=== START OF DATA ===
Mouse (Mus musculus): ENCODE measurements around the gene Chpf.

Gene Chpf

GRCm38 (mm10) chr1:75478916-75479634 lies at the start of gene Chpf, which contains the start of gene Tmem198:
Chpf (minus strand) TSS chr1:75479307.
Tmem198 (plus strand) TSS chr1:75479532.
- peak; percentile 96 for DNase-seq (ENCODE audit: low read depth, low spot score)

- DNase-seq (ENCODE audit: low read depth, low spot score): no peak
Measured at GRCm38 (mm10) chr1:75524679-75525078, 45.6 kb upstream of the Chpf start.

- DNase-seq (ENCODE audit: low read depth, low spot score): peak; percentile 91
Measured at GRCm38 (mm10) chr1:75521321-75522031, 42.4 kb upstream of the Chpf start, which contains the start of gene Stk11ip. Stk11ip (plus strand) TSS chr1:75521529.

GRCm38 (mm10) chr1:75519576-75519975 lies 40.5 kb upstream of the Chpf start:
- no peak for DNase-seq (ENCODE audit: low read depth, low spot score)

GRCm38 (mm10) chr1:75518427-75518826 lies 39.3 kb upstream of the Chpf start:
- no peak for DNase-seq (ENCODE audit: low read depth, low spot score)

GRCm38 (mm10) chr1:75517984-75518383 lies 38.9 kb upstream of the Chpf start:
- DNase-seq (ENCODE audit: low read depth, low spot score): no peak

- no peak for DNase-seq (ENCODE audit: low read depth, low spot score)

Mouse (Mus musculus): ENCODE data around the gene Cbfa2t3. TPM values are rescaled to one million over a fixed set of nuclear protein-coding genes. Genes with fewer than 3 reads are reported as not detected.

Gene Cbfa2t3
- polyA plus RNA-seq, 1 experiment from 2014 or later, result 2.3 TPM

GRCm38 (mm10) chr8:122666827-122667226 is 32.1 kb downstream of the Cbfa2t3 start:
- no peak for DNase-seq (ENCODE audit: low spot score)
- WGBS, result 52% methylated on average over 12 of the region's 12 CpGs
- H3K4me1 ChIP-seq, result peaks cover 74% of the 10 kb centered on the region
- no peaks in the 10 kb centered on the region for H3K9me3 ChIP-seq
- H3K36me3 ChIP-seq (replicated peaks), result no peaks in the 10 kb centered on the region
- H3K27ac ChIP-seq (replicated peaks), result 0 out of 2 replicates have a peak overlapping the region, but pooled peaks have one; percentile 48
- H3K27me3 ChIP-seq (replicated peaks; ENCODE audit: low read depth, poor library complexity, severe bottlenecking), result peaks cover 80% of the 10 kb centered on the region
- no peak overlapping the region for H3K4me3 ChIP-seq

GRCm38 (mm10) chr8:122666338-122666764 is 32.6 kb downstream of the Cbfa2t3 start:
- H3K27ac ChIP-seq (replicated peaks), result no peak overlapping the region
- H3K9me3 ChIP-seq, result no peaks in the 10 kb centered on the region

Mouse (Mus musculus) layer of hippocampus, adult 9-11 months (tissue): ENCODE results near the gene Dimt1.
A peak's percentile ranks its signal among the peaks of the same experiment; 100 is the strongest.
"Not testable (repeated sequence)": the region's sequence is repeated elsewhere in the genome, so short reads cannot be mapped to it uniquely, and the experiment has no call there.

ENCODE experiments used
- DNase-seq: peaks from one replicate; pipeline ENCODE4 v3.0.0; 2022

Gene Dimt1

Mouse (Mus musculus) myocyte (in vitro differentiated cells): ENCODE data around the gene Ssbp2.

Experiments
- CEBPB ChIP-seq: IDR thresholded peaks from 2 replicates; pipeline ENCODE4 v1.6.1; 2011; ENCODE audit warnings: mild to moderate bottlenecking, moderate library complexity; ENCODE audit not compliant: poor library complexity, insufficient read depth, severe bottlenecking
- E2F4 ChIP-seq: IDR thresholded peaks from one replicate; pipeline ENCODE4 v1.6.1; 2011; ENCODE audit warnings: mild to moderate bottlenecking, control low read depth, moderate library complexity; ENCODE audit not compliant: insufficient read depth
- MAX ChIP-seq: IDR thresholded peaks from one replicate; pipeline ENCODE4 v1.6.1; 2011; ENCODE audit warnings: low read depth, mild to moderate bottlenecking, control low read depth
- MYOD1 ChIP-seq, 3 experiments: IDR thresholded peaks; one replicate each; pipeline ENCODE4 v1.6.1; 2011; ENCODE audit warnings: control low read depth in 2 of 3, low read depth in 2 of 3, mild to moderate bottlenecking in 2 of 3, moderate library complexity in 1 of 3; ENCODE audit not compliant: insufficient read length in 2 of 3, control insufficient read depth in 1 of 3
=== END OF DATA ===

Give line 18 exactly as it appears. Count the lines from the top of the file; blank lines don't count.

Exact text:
Mouse (Mus musculus): ENCODE data around the gene Cbfa2t3. TPM values are rescaled to one million over a fixed set of nuclear protein-coding genes. Genes with fewer than 3 reads are reported as not detected.